Maybe the influence of the internet lowered my expectations too much. Skyline still isn’t great, or even all that good but it wasn’t nearly as painful as I thought it would be. Battle: Los Angeles is worthy of paying that extra cash to see it in a theater. The script isn’t as good as The King’s Speech but would you expect that? This isn’t a film pandering for an Oscar. It’s meant to entertain and deliver visceral thrills and it does it well. By the way, between Battle: Los Angeles and The Dark Knight Aaron Eckhart rules the universe. I’d follow that guy into battle anytime! I’m normally a peaceful and non-violent guy. But if aliens should show up at our door, I’ll be the first one to say “praise the lord and pass the ammunition.”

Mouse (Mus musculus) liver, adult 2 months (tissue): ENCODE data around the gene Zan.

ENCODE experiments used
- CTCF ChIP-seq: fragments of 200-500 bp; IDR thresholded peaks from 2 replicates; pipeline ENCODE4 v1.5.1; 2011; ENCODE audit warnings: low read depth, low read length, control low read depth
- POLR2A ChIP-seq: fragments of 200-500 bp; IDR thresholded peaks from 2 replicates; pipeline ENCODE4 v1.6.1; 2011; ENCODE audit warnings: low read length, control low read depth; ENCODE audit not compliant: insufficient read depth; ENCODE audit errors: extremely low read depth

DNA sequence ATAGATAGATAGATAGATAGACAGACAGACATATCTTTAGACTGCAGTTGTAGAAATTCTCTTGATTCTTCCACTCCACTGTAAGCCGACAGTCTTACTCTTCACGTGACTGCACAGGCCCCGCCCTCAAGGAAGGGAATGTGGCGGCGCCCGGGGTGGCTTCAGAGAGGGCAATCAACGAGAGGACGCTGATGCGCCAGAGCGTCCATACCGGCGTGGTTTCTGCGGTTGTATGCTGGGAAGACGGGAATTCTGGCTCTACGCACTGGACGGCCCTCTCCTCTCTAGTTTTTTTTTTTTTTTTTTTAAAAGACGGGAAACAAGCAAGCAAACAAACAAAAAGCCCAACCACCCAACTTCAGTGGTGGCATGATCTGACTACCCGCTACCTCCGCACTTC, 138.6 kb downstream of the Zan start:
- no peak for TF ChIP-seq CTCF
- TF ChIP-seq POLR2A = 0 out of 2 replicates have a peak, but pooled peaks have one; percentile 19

Battle: Los Angeles – in theaters
4 out of 5
Rated PG-13
 
Skyline - on DVD and Blu-ray March 22
2.5 out of 5
Rated PG-13
 
Skyline Blu-ray
The Skyline blu-ray looks and sounds great, putting the film’s action on full display. Bonus features include two commentary tracks; one with directors Greg and Colin Strause, and another by Co-Writer/Producer Liam O’Donnell and Co-Writer Joshua Cordes. Additional features include deleted and alternate scenes, two rough computer-animated test sequences and trailers.

Tony Robinson is a past host of KATU's Movie Guys film review segment and currently reviews movies exclusively for KATU.com. He lives in Portland with his wife, son and action figure collection. He can be reached at tonerobe@hotmail.com.